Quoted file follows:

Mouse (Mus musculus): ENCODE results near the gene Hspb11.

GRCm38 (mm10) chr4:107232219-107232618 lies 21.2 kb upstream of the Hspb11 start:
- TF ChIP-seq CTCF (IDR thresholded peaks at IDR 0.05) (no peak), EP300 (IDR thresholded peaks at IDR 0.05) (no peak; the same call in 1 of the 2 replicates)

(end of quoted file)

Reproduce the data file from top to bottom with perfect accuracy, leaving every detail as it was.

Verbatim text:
Mouse (Mus musculus): ENCODE results near the gene Hspb11.

GRCm38 (mm10) chr4:107232219-107232618 lies 21.2 kb upstream of the Hspb11 start:
- TF ChIP-seq CTCF (IDR thresholded peaks at IDR 0.05) (no peak), EP300 (IDR thresholded peaks at IDR 0.05) (no peak; the same call in 1 of the 2 replicates)